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The Suggested Edits Review Queue contains five buttons for actions to take on suggested edits, two of which allow the reviewing user to edit the post further.

The only difference between the "Improve Edit" and the "Reject and Edit" button is the text presented for the user to edit, and the presence/absence of the 2 reputation gained to the proposer. Usually we press "Improve" if the suggested edit was helpful, and "Reject and Edit" if it was not.

Some edits, like this one, have some good and some bad aspects of them. While editing the content of the post to be good, they also introduced minor spelling/grammar errors into the post. Either way, I was going to have to edit the post to fix it, but I did not know whether I should mark the edit as good or bad, and I clicked Reject and Edit without thinking. Now, thinking back, I probably would have marked it as a good edit were I in the same situation again.

Please provide your thoughts on whether you'd press "Improve" or "Reject + Edit" in the following situations (considering just whether we should mark the suggested edit as good or bad, not considering the amount of text you will have to edit). Some of these are quite similar, it's okay to say that you would evaluate it the same as one or more of the others:

  1. The suggester adds new content that clarifies the issue (without changing its meaning) but the new content has some spelling/grammar/formatting issues. The old content is left unchanged.
  2. The suggester adds new content that clarifies the issue (without changing its meaning) but wrongly believes that the content should be formatted differently. They change the old content to match the way they think it should be formatted (which is wrong) and the new content contains the same (wrong) style of formatting.
    Example: The suggester adds new content that clarifies the issue, but capitalizes many words that should not be capitalized.
  3. The suggester fixes spelling/grammar/formatting issues but does not add any content that the post looks to be in dire need of.
    Example: The post is in dire need of an example of an issue which is easy to provide, but the suggester fails to add that and only fixes spelling and grammar.
  4. The suggester fixes spelling/grammar/formatting from a horribly formatted post but adds content that does not match the issue. Example: A post is poorly formatted, almost to the point that a VLQ flag would be raised on it, but the issue is still decipherable. The suggester fixes the post up, but also adds an example that on first glance looks like it would fit well with the post, but on closer inspection seems like it would be for a different issue.
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  • "The only difference between the "Improve Edit" and the "Reject and Edit" button is the template presented for the user to edit" No. If the edit was significant, the difference will also be significant. 'Improve' will start based on the edits proposed, while 'Reject' will start based on the original revision. 'Reject and edit' is basically rejecting the edit and opening a new edit window (but only if you complete the edit). A bigger difference than just a template. – Mast Jun 30 at 16:57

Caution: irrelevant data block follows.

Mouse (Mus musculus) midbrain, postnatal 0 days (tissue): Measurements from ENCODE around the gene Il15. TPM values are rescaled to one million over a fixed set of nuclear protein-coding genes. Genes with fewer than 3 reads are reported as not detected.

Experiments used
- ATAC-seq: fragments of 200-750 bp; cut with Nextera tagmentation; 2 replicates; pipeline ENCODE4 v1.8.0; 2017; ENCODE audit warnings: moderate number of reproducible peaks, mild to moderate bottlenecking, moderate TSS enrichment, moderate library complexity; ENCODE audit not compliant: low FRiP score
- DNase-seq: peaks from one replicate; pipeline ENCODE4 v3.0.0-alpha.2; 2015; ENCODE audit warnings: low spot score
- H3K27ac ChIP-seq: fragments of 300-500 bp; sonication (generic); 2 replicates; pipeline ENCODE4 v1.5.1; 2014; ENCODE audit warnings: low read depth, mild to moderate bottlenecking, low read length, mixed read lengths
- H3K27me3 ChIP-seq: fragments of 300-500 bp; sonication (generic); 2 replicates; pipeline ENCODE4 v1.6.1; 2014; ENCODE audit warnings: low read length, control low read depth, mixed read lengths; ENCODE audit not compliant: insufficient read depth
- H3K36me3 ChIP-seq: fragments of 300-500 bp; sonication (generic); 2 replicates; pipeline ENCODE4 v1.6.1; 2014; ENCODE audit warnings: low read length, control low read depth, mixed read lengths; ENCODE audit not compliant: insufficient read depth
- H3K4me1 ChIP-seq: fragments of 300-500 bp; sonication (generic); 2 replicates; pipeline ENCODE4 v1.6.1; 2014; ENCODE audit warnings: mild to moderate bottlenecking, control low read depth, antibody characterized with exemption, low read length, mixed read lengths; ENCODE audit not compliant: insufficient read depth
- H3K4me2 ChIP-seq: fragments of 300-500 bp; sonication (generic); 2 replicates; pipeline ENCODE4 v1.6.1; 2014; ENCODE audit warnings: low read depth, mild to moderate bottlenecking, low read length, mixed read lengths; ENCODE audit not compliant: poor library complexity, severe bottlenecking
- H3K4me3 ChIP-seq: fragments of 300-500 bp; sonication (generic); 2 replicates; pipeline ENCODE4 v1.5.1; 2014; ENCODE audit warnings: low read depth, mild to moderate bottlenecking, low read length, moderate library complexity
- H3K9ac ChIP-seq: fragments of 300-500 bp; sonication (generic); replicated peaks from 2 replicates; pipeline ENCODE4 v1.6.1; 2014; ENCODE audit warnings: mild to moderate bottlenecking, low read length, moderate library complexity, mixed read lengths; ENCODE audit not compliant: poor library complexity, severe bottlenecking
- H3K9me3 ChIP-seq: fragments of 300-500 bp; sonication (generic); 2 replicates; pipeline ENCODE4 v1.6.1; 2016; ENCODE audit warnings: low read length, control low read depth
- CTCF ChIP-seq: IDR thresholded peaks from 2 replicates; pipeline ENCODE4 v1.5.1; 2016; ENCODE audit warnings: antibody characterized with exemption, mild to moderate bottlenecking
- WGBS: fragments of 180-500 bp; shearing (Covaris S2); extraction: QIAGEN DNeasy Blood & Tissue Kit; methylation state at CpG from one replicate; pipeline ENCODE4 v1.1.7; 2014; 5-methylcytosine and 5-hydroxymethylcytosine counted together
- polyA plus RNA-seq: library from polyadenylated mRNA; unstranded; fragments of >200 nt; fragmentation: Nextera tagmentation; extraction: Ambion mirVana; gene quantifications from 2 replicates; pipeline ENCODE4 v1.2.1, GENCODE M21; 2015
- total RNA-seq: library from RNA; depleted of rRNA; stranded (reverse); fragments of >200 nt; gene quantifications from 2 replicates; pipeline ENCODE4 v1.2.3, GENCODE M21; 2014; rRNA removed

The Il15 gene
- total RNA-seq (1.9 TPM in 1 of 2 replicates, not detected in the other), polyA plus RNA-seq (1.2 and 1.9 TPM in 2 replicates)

• @Mast What you just said was what I originally meant in the post. – ExpertCoder14 Jun 30 at 17:00
  • That was not clear. – Mast Jun 30 at 17:00
  • @Mast I think the word "template" threw you off. I'll find a better replacement word. – ExpertCoder14 Jun 30 at 17:11
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TLDR: Don't focus on the giving of rep, focus on signalling to the editor whether their action was useful/helpful or not.

You are focusing on the wrong thing. Don't focus on the giving of rep (you only give rep when you award a bounty), focus on the edit.

The first thing to do is to decide is this edit good or not. To see if it is a good edit, lets looks at reasons why we should reject an edit: enter image description here

If the edit doesn't fall into one of these categories, it's probably a good edit. However, if it does fall into these categories, you should reject it (if it makes 1-2 spelling fixes, but leaves a lot unfixed, I would probably reject it under no improvement).

After you decide whether to approve or reject the edit, you then look to see if you can either improve the edit or improve the unedited version. If you can you adjust to Improve Edit, or Reject and Edit based on your prior selection.

The whole point of reviewing is to help the person who preformed the action know if what they did was acceptable or not. If they fixed a bunch of spelling, but maybe missed some formatting issues that's still a helpful edit, just one that could be improved. If they fix 2 misspellings, but leave 10 more obvious ones, I would reject it to signal to the editor that they should look to fix all spelling issues that are there. If they instead fixed almost all spelling issues, but missed 1 I would approve and improve the edit, as they showed a clear attempt at fixing all issues in the post.

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  • Isn’t the rep what signals whether the edit was good or not? It's simple, gibbing the rep signals that it was good, not giving it signals that the edit was bad. – ExpertCoder14 Jun 30 at 19:40
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    @ExpertCoder14 you don’t give them the rep though. The system awards it to them if they do something that is deemed useful by the community. Don’t look at the process as determining if they should get rep or not, look at it as determining if the action was helpful or not. – Dragonrage Jun 30 at 19:43
  • Oh right, because the rep only comes if the edit is approved overall, not based on one reviewer's outlook. I edited my post. – ExpertCoder14 Jun 30 at 19:55

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